If the divine is what you want your son’s name to be, choose Lagi, which means ‘heaven’. Lagi ranks #31, 000 in the United States. And we even predict it will soon be on an international role.

5. Loto:

Children are no less than a part of the hearts of parents. So why not name them Loto, which means ‘heart’? Loto is enjoying mass popularity in several American and Pacific states.

Polynesian Names

You can also use this name as a short form for Lotario or Lothair!

6. Manuia:

For parents looking for happy and cheerful names, go with Manuia, meaning ‘happy.’ Manuia was one of the top 100 names in Samoa for over a decade, the highest being #109 in the year 2001.

7. Puleleiite:

Puleleiite is ideal for parents looking for grand and elaborate names. The meaning of Puleleiite is ‘ruler who can tell the future.

Puleleiite isn’t trendy per se but sounds energetic, stylish, and, good-natured. And you’ll have a soothsayer in your family too!

8. Rangi:

Rangi is a beautiful-sounding Samoan name, meaning ‘heaven or the sky.’ This name is enjoying widespread popularity in Australia at the moment. We think it would work great on someone with a long surname.

9. Tamati:

For parents expecting twins, Tamati would be an ideal pick as it means ‘twin.’ Tamati is a rural sounding name that is beginning to be reevaluated.

You can use Tam for one child and Tamati for the other.

10. Ne’igalomeatiga:

Ne’igalomeatiga is a quintessential Samoan name. But we doubt many people would go with this name as it has a sad meaning. Ne’igalomeatiga means ‘unforgettable pain’.

11. Sione:

Sione is the Samoan variant of the name John and means ‘God is gracious.’ The name has skyrocketed in popularity since the mid-80s and is currently at #130.

12. Afu:

Afu is a Polynesian name used widely in Samoa, probably because of the Polynesian community residing there. Its similarity to Afi, another famous Polynesian name can be attributed to its popularity. The meaning of Afu is ‘hot’.

13. Ainalani:

Ainalani is a cool new Samoan name meaning ‘heavenly land’. It comes from the elements aina, which means ‘land’ and lani, which means ‘sky or heaven’.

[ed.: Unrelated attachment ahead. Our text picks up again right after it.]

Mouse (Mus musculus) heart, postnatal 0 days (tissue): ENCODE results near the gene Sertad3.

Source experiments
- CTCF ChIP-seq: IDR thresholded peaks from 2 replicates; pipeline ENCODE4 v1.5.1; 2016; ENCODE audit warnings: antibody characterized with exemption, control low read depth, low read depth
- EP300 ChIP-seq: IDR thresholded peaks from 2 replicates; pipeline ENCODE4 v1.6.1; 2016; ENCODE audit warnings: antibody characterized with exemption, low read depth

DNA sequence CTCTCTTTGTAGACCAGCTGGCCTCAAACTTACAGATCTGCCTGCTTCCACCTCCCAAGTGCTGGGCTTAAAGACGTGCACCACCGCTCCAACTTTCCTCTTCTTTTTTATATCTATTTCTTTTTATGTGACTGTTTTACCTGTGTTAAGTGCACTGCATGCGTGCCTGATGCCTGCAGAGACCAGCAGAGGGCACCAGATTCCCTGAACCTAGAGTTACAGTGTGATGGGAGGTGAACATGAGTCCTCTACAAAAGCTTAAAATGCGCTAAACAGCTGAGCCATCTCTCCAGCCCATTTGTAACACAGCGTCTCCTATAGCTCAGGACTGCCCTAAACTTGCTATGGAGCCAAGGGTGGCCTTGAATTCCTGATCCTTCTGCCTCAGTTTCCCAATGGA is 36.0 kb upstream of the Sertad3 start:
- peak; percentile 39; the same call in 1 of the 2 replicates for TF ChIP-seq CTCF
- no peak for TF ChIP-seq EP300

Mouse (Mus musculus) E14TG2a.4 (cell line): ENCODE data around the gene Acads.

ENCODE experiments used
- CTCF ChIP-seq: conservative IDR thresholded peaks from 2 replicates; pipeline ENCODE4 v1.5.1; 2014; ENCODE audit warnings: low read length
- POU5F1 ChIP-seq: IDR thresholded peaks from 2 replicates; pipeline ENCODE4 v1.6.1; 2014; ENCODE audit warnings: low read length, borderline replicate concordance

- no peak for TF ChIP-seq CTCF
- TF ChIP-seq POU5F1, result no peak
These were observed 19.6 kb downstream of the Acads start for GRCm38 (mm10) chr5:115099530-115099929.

14. Akeakamai:

Akeakamai is a traditional Samoan name, meaning ‘yearning for wisdom.’ This cool-sounding name reflects the magnificence of the Samoan culture. It also made the top 1000 Polynesian Names twice.

15. Hawea:

Hawea is an excellent, soft-sounding Samoan baby name. It is probably the name of the mythical drum brought from Tahiti. It would make a perfect pick for mythology-loving parents.

16. Henare:

Most of you must have guessed by now that Henare is the Samoan form of the name Henry. It does have a mid-century stamp, but that doesn’t mean people are not using it.

Henare was not even in the top 1000 before but now sits pretty within 500.

17. Aleki:

The Samoan name Aleki is popular not just in Samoa, but also in English-speaking countries, including New Zealand. It is also very popular amongst Polynesian Names

This name is fantastic, especially because it took more than a few decades hiatus for appearing in the top 1000 names.

18. Aputi:

This rhythmic Samoan name means ‘kind,’ which we’re sure your child will be to everyone. This stately name has been in and out of fashion since the turn of the last century. Currently, it’s off the top 100 list.

19. Enele:

Enele is a name with loads of energy and spirit. Pronounced as En-e-le, it is a Samoan name for boys, meaning ‘wisdom.’ Enele Sosene Sopoaga, the Prime Minister of Tuvalu, is the famous bearer of this name.

20. Laki:

This is quite straightforward. Laki means ‘lucky’ in the Samoan language. This short and sweet name stands pretty strong on its own. it is also very popular amongst Polynesian Names

It was briefly popular in the 80s but could be due for rediscovery.

We believe you found this article really fun to read. Do you know of other names? Feel free to comment on the comment session and also don’t forget to invite your friends and family to like the page and check daily for more amazing content.

CSN Team.